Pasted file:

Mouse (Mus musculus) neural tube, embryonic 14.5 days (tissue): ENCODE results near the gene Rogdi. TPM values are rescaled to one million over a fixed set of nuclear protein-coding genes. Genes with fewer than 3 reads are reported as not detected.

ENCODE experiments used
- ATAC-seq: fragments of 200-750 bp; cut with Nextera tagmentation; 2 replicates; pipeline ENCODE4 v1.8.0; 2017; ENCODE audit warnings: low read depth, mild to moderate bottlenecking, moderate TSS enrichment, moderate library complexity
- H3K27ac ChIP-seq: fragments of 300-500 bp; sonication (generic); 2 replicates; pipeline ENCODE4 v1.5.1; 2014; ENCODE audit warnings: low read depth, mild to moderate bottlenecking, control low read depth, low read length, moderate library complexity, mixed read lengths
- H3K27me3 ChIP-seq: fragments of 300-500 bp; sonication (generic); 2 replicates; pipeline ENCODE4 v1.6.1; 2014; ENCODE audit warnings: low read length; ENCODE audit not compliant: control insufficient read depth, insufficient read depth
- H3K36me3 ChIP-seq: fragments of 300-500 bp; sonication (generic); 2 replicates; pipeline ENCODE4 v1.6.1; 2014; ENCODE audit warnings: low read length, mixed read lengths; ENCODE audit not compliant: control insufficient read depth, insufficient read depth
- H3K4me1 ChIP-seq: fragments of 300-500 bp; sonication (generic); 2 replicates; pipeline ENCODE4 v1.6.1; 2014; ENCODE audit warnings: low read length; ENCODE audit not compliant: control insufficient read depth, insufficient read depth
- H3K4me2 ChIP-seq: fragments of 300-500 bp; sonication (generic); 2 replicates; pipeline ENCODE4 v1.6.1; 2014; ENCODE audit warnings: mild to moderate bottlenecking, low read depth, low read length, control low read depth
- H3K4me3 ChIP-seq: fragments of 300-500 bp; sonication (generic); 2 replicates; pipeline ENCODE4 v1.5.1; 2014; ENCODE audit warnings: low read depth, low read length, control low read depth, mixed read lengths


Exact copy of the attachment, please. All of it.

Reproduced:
Mouse (Mus musculus) neural tube, embryonic 14.5 days (tissue): ENCODE results near the gene Rogdi. TPM values are rescaled to one million over a fixed set of nuclear protein-coding genes. Genes with fewer than 3 reads are reported as not detected.

ENCODE experiments used
- ATAC-seq: fragments of 200-750 bp; cut with Nextera tagmentation; 2 replicates; pipeline ENCODE4 v1.8.0; 2017; ENCODE audit warnings: low read depth, mild to moderate bottlenecking, moderate TSS enrichment, moderate library complexity
- H3K27ac ChIP-seq: fragments of 300-500 bp; sonication (generic); 2 replicates; pipeline ENCODE4 v1.5.1; 2014; ENCODE audit warnings: low read depth, mild to moderate bottlenecking, control low read depth, low read length, moderate library complexity, mixed read lengths
- H3K27me3 ChIP-seq: fragments of 300-500 bp; sonication (generic); 2 replicates; pipeline ENCODE4 v1.6.1; 2014; ENCODE audit warnings: low read length; ENCODE audit not compliant: control insufficient read depth, insufficient read depth
- H3K36me3 ChIP-seq: fragments of 300-500 bp; sonication (generic); 2 replicates; pipeline ENCODE4 v1.6.1; 2014; ENCODE audit warnings: low read length, mixed read lengths; ENCODE audit not compliant: control insufficient read depth, insufficient read depth
- H3K4me1 ChIP-seq: fragments of 300-500 bp; sonication (generic); 2 replicates; pipeline ENCODE4 v1.6.1; 2014; ENCODE audit warnings: low read length; ENCODE audit not compliant: control insufficient read depth, insufficient read depth
- H3K4me2 ChIP-seq: fragments of 300-500 bp; sonication (generic); 2 replicates; pipeline ENCODE4 v1.6.1; 2014; ENCODE audit warnings: mild to moderate bottlenecking, low read depth, low read length, control low read depth
- H3K4me3 ChIP-seq: fragments of 300-500 bp; sonication (generic); 2 replicates; pipeline ENCODE4 v1.5.1; 2014; ENCODE audit warnings: low read depth, low read length, control low read depth, mixed read lengths